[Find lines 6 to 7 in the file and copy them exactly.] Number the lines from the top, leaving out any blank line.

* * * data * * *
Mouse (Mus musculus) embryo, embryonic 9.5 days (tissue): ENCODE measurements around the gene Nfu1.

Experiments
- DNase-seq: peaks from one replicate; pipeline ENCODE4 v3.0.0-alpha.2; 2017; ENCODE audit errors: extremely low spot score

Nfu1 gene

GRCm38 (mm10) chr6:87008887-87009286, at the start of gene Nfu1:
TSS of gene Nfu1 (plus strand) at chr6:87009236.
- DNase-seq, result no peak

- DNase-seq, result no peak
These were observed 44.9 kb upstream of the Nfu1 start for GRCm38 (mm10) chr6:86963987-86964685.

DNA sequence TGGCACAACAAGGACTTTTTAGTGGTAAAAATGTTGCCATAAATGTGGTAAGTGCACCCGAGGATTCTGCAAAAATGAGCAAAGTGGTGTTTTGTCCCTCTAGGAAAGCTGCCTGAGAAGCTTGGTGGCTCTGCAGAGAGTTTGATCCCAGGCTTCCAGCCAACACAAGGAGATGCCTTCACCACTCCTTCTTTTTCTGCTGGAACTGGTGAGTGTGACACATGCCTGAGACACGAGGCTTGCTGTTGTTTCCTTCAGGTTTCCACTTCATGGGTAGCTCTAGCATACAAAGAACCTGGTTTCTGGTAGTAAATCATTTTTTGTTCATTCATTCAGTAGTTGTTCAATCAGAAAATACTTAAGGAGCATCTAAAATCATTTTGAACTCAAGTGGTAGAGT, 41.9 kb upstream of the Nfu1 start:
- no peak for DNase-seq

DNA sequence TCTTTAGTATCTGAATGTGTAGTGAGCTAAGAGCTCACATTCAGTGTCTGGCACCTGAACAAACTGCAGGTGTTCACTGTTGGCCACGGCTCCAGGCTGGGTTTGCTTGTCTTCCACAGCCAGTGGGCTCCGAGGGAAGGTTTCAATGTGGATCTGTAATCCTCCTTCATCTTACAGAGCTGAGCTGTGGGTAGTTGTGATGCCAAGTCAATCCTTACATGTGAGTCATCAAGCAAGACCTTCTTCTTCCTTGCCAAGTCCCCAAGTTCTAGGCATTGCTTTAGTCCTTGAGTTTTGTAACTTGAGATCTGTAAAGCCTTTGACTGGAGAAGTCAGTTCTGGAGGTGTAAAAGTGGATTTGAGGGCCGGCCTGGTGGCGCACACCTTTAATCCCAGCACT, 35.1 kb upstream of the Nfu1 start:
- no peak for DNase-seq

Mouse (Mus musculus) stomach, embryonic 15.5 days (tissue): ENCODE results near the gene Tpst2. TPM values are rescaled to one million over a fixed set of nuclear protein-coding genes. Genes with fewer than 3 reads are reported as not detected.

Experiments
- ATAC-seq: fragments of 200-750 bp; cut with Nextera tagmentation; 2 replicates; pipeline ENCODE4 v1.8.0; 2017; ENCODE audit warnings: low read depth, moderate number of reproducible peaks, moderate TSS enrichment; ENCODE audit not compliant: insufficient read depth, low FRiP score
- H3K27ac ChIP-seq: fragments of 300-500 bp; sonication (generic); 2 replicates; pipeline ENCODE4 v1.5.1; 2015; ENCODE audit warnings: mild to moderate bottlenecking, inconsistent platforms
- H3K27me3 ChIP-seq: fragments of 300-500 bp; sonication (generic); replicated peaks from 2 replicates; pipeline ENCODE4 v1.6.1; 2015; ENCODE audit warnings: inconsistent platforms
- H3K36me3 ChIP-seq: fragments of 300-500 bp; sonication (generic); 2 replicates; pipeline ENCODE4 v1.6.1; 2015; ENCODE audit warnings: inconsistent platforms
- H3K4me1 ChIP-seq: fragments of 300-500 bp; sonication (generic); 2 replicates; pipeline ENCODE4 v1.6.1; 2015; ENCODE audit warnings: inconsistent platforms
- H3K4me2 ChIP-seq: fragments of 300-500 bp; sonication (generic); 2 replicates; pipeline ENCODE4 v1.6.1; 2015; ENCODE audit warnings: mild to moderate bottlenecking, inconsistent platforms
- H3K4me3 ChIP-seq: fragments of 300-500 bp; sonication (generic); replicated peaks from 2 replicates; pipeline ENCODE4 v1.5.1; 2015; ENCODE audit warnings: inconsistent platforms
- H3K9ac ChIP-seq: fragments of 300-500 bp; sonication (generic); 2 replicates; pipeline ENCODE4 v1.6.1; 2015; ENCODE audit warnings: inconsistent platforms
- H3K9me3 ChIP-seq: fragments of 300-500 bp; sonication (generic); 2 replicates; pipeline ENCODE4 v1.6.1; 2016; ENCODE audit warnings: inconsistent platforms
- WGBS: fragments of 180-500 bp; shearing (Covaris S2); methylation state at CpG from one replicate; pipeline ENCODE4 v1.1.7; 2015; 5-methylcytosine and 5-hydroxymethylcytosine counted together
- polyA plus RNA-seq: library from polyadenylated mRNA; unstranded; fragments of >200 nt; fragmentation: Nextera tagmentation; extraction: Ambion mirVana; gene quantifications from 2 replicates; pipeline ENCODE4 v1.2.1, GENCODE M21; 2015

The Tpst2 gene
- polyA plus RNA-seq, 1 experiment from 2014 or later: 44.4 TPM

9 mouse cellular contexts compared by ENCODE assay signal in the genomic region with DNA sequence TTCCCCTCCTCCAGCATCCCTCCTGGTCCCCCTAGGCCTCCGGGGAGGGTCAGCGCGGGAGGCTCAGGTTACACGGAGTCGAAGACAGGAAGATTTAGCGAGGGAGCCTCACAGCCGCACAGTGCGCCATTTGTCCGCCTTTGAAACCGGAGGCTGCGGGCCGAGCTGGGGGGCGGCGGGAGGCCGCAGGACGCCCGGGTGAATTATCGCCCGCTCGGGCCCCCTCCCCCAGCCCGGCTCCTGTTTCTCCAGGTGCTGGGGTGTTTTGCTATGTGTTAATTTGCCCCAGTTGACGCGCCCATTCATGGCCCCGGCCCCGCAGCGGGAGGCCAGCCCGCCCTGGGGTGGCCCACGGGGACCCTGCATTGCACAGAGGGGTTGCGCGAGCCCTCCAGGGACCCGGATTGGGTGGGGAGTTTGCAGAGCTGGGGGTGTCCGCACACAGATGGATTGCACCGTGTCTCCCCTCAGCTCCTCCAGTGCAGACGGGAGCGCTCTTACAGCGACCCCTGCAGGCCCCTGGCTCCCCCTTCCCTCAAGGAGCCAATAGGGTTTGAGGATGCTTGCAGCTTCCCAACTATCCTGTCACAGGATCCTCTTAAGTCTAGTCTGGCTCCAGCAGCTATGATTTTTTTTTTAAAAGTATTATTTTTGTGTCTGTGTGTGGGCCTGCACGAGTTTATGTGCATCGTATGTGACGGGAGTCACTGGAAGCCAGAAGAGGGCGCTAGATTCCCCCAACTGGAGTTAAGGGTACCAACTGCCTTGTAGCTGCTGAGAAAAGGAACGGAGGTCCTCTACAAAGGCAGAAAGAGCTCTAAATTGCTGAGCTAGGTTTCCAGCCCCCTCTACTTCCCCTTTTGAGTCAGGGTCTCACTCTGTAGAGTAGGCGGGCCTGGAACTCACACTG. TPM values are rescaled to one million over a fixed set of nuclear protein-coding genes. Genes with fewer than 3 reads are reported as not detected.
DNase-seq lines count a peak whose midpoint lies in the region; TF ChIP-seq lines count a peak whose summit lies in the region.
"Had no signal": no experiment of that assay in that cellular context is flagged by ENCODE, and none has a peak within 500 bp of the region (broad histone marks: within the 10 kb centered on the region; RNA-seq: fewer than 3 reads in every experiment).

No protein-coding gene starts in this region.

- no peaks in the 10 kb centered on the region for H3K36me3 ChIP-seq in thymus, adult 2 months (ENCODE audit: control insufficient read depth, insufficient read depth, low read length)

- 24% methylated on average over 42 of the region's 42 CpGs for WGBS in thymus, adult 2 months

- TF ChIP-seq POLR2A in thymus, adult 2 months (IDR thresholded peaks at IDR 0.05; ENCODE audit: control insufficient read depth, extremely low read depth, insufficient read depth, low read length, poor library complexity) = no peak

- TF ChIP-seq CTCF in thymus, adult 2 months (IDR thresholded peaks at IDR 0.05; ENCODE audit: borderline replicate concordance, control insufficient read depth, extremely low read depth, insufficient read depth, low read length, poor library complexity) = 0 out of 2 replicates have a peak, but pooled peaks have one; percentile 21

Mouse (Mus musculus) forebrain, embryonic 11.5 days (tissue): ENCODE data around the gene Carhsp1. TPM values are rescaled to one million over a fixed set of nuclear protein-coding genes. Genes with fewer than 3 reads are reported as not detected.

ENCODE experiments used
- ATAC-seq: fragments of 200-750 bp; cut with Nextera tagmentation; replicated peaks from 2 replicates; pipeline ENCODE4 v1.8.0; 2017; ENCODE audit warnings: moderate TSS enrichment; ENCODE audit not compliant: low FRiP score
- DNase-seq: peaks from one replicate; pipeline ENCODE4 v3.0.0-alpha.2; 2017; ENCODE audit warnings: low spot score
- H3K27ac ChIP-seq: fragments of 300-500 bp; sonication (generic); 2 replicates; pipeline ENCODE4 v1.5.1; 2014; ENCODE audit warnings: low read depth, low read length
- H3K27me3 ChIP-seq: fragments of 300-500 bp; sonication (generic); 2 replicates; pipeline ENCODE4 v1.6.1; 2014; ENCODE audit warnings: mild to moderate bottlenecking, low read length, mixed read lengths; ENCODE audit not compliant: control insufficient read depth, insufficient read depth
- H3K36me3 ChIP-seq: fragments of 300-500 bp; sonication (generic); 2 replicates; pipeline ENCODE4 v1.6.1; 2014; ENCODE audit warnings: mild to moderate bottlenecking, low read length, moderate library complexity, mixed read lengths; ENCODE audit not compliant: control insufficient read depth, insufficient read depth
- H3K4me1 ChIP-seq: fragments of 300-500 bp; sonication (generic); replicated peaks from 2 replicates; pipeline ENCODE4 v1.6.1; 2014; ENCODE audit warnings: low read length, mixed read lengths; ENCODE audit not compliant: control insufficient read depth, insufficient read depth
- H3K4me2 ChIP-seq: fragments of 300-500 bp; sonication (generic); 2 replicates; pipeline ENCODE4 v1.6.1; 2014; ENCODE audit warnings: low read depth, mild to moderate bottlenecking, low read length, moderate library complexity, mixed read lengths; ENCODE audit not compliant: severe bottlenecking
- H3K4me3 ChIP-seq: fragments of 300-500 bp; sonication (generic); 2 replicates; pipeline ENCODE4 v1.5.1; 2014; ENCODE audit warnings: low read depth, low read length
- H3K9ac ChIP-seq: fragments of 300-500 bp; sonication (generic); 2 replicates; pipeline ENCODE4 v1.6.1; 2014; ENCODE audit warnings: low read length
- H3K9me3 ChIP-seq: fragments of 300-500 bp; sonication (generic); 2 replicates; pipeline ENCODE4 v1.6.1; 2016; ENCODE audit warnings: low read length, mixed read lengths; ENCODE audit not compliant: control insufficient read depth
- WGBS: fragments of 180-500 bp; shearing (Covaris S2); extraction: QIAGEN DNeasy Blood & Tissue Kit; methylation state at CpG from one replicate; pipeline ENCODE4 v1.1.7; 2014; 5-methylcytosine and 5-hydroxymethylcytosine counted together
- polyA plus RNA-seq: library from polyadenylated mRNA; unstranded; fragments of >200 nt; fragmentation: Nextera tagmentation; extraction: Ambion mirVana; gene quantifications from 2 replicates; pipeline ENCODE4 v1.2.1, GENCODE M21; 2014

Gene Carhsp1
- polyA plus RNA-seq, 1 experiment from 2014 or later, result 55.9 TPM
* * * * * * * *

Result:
TSS of gene Nfu1 (plus strand) at chr6:87009236.
- DNase-seq, result no peak